At Intel Architecture Day 2020, most of the focus and buzz surrounded the upcoming Tiger Lake 10nm laptop CPUs—but Intel also announced advancements in their Xe GPU technology, strategy, and planning that could shake up the industry in the next couple of years.
Integrated Xe graphics are likely to be one of the Tiger Lake laptop CPU’s best features. Although we don’t have officially sanctioned test results yet, let alone third-party tests, some leaked benchmarks show Tiger Lake’s integrated graphics beating the Vega 11 chipset in Ryzen 4000 mobile by a sizable 35-percent margin.
Assuming these leaked benchmarks pan out in the real world, they’ll be a much-needed shot in the arm for Intel’s flagging reputation in the laptop space. But there’s more to Xe than that.
A new challenger appears
It has been a long time since any third party really challenged the two-party lock on high-end graphics cards—for roughly 20 years, your only realistic high-performance GPU choices have been Nvidia or Radeon chipsets. We first got wind of Intel’s plans to change that in 2019—but at the time, Intel was only really talking about its upcoming Xe GPU architecture in Ponte Vecchio, a product aimed at HPC supercomputing and datacenter use.
The company wasn’t really ready to talk about it then, but we spotted a slide in Intel’s Supercomputing 2019 deck that mentioned plans to expand Xe architecture into workstation, gaming, and laptop product lines. We still haven’t seen a desktop gaming card from Intel yet—but Xe has replaced both the old UHD line and its more-capable Iris+ replacement, and Intel’s a lot more willing to talk about near-future expansion now than it was last year.
When we asked Intel executives about that “gaming” slide in 2019, they seemed pretty noncommittal about it. When we asked again at Architecture Day 2020, the shyness was gone. Intel still doesn’t have a date for a desktop gaming (Xe HPG) card, but its executives expressed confidence in “market leading performance”—including onboard hardware raytracing—in that segment soon.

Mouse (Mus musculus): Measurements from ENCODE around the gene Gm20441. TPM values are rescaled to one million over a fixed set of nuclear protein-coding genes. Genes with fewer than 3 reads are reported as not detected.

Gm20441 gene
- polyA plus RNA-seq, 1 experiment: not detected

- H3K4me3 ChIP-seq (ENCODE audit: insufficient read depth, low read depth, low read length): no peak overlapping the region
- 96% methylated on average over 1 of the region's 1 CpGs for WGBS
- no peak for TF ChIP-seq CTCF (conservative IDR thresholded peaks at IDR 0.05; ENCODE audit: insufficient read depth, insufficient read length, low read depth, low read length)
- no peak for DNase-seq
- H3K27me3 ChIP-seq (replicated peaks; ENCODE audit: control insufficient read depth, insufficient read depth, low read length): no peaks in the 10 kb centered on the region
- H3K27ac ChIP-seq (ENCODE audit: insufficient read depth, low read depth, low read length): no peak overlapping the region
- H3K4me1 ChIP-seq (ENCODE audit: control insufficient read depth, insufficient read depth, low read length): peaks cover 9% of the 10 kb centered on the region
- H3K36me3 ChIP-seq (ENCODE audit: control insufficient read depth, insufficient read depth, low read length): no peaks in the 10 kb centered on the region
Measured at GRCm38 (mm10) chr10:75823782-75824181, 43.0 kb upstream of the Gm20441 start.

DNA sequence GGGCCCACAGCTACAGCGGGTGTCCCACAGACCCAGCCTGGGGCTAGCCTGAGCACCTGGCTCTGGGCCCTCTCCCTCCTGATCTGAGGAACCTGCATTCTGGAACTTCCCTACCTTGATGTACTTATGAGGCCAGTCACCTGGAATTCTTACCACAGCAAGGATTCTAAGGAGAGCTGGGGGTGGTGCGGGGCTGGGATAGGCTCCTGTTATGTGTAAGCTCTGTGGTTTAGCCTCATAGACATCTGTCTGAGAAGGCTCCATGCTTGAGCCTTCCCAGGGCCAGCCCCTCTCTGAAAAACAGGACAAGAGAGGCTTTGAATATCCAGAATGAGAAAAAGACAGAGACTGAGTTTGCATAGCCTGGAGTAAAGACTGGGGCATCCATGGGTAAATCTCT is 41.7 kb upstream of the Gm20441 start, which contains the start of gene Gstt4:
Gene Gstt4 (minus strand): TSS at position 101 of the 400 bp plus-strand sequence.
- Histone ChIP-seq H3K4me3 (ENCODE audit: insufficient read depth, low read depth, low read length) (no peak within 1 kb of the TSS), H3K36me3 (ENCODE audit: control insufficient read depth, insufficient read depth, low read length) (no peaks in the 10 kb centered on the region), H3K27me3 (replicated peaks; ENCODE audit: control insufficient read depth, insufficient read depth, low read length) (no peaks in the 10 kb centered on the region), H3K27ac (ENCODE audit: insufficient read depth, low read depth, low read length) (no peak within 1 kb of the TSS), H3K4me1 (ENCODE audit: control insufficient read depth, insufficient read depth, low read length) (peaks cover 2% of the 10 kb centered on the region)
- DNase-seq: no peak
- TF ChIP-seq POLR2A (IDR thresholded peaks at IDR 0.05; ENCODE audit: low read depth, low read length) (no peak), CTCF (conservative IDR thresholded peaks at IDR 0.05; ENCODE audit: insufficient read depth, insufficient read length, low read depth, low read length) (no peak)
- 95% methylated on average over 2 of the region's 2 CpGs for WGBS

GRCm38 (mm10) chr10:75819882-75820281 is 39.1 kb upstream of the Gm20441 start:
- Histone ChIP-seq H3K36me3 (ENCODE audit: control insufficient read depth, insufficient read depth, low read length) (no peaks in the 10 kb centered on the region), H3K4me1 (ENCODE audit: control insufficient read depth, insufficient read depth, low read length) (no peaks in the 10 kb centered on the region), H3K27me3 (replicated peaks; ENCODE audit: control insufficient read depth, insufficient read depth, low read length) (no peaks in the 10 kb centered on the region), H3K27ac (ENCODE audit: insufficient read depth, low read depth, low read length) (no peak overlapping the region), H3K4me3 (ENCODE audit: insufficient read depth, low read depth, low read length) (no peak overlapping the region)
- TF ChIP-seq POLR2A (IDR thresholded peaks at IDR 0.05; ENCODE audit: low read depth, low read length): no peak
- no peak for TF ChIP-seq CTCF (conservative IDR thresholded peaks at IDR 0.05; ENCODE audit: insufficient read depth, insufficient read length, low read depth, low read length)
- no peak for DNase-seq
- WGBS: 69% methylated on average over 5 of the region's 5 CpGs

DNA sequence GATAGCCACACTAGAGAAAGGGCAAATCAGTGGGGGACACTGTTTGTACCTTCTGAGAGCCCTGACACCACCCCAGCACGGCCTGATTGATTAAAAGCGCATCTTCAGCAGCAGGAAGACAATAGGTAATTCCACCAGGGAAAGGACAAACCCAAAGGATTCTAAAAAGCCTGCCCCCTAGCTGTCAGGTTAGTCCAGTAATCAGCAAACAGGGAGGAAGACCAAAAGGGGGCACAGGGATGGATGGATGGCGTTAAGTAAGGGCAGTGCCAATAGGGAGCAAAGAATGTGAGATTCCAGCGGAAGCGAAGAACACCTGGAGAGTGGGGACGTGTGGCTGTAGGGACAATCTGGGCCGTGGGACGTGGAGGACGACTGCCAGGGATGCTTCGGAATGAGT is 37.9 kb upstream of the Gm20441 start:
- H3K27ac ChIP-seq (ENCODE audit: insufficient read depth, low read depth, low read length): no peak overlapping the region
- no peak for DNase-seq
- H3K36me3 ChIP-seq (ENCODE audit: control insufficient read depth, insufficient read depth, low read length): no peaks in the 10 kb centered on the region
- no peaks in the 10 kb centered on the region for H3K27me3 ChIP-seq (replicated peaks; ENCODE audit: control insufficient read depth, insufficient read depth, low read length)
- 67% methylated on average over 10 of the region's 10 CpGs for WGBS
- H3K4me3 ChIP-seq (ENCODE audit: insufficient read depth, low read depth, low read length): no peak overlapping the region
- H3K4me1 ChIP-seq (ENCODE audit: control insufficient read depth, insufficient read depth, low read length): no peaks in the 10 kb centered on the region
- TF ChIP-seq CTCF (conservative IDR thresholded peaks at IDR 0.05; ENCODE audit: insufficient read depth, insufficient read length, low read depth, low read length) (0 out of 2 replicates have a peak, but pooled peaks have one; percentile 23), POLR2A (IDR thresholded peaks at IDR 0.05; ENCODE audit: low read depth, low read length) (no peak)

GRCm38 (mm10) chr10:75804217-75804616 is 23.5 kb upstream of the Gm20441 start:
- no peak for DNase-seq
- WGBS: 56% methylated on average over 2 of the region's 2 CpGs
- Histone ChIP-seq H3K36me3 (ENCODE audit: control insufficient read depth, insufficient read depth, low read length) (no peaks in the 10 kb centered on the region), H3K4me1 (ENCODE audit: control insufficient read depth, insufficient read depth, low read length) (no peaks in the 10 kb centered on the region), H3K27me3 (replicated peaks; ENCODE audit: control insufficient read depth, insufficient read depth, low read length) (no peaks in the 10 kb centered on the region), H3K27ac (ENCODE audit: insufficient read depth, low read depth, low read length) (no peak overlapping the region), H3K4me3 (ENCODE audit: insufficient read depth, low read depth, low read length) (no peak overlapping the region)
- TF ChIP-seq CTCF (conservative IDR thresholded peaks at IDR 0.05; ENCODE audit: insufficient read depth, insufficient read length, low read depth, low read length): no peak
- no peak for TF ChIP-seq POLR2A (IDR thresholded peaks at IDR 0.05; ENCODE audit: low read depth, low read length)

A closer look at Xe LP
If you followed our earlier coverage of Tiger Lake’s architecture, the first graph in the gallery should look very familiar. The Xe LP GPU enjoys the same benefits from Intel’s redesigned FinFET transistors and SuperMIM capacitors that the Tiger Lake CPU does. Specifically, that means stability across a greater range of voltages and a higher frequency uplift across the board, as compared to Gen11 (Ice Lake Iris+) GPUs.
With greater dynamic range for voltage, Xe LP can operate at significantly lower power than Iris+ could—and it can also scale to higher frequencies. The increased frequency uplift means higher frequencies at the same voltages Iris+ could manage, as well. It’s difficult to overstate the importance of this curve, which impacts power efficiency and performance on not just some but all workloads.
The improvements don’t end with voltage and frequency uplift, however. The high-end Xe LP features 96 execution units (comparing to Iris+ G7’s 64), and each of those execution units has FP/INT Arithmetic Logic Units twice as wide as Iris+ G7’s. Add a new L1 data cache for each 16 EU subslice, and an increase in L3 cache from 3MiB to 16MiB, and you can begin to get an idea of just how large an improvement Xe LP really is.
The 96-EU version of Xe LP is rated for 50-percent more 32-bit Floating Point Operations (FLOPS) per clock cycle than Iris+ G7 was and operates at higher frequencies, to boot. This conforms pretty well with the leaked Time Spy GPU benchmarks we referenced earlier—the i7-1165G7 achieved a Time Spy GPU score of 1,482 to i7-1065G7’s 806 (and Ryzen 7 4700U’s 1,093).
Improving buy-in with OneAPI
One of the biggest business keys to success in the GPU market is lowering costs and increasing revenue by appealing to multiple markets. The first part of Intel’s strategy for wide appeal and low manufacturing and design costs for Xe is scalability—rather than having entirely separate designs for laptop parts, desktop parts, and datacenter parts, they intend for Xe to scale relatively simply by adding more subslices with more EUs as the SKUs move upmarket.